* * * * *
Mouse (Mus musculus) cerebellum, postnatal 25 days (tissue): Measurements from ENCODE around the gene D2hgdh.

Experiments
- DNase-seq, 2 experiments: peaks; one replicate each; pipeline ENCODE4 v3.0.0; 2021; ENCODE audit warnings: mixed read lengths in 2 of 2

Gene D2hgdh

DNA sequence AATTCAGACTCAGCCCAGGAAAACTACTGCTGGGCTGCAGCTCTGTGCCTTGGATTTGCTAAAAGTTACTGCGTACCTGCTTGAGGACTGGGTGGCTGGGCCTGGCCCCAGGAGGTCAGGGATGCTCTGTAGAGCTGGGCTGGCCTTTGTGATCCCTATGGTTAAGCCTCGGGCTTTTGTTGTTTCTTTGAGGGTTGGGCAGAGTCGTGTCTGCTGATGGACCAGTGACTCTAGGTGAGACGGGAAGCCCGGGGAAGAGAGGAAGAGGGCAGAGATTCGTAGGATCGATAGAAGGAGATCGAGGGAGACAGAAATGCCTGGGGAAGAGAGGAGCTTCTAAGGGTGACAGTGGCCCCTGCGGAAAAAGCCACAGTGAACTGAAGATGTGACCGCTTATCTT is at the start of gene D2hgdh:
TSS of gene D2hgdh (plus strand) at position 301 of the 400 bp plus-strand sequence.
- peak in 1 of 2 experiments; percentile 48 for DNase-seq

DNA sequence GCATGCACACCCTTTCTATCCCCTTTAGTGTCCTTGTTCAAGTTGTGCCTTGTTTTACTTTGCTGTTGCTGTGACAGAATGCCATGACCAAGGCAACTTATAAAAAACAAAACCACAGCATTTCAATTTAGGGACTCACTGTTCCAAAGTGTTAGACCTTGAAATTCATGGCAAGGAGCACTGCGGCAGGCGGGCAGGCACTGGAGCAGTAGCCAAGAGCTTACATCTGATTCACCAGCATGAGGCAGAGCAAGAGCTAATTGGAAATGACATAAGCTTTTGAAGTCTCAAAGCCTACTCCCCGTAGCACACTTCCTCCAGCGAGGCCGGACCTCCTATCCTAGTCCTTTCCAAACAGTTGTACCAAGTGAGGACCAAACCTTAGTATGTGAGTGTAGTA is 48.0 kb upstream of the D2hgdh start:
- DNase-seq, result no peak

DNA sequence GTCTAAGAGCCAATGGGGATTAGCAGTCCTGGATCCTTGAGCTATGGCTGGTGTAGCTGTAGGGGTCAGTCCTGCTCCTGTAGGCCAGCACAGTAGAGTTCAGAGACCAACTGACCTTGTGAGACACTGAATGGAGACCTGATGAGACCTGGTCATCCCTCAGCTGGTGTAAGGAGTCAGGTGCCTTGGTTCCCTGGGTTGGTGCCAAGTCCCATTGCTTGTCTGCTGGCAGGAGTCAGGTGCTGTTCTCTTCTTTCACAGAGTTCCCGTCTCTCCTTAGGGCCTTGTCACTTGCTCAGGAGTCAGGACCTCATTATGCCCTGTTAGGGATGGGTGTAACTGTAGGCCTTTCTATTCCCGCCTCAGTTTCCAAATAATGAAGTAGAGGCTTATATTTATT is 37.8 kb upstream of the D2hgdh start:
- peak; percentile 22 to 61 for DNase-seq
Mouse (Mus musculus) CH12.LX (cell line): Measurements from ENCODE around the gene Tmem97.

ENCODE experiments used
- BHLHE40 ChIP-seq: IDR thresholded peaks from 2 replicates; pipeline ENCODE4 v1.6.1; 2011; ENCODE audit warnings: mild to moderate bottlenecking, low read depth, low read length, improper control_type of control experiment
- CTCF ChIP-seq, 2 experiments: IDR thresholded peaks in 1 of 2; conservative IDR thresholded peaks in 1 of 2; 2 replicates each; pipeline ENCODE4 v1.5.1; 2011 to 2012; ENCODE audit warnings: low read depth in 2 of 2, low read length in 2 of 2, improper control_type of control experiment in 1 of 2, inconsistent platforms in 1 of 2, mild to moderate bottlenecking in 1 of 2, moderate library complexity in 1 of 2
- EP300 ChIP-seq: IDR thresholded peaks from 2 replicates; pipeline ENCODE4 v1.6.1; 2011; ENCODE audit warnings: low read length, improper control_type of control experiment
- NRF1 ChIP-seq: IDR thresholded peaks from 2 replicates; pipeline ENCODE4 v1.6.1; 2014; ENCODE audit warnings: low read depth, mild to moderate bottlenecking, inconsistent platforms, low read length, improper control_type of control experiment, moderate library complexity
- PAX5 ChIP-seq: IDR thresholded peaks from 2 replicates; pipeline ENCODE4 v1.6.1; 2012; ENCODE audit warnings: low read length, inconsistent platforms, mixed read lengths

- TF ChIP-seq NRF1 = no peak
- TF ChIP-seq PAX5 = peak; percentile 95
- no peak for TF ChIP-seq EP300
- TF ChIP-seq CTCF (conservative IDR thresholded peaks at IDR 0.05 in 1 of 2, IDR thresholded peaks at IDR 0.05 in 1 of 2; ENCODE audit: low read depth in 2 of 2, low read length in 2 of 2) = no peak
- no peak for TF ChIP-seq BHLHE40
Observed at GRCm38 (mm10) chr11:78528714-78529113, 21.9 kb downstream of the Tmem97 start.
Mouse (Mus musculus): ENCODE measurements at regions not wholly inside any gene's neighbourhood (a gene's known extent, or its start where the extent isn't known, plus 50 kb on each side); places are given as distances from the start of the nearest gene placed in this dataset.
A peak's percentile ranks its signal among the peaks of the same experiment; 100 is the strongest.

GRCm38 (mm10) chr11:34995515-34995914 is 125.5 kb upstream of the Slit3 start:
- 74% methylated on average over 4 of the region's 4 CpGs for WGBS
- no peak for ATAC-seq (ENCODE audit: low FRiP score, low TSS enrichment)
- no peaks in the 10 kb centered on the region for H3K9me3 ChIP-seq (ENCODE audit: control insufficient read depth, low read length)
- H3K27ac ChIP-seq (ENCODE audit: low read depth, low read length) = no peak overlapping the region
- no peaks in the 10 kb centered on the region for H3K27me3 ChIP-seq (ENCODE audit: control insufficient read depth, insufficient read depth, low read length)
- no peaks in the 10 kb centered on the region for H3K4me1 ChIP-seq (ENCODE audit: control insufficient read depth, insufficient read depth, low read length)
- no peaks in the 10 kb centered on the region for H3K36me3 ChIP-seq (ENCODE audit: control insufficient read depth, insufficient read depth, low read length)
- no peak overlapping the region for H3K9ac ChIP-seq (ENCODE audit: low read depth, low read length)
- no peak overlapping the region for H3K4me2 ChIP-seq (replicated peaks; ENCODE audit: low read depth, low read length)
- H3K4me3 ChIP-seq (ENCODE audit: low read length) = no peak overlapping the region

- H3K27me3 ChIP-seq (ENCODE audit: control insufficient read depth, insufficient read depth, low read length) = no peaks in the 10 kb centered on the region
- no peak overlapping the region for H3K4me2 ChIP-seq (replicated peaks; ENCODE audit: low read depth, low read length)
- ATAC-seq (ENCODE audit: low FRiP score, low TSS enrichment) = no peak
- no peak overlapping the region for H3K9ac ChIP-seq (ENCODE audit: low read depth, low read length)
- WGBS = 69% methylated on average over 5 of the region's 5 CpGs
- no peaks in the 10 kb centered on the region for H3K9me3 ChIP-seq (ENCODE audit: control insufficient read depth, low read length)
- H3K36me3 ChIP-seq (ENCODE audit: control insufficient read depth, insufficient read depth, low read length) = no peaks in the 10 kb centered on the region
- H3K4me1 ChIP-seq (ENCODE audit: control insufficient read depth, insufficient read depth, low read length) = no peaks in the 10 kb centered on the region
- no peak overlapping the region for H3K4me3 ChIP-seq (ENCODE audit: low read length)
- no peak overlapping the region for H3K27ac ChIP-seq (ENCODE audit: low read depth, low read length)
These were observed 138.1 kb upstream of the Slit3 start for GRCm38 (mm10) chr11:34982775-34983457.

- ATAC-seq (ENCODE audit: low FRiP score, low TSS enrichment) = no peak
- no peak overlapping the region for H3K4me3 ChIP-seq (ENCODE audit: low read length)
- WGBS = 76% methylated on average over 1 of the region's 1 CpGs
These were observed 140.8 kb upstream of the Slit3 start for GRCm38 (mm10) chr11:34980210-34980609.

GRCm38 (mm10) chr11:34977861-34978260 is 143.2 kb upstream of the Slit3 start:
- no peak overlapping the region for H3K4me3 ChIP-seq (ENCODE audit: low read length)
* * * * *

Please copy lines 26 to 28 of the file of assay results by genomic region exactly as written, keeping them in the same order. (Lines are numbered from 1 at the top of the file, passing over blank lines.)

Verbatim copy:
A peak's percentile ranks its signal among the peaks of the same experiment; 100 is the strongest.

GRCm38 (mm10) chr11:34995515-34995914 is 125.5 kb upstream of the Slit3 start:
- 74% methylated on average over 4 of the region's 4 CpGs for WGBS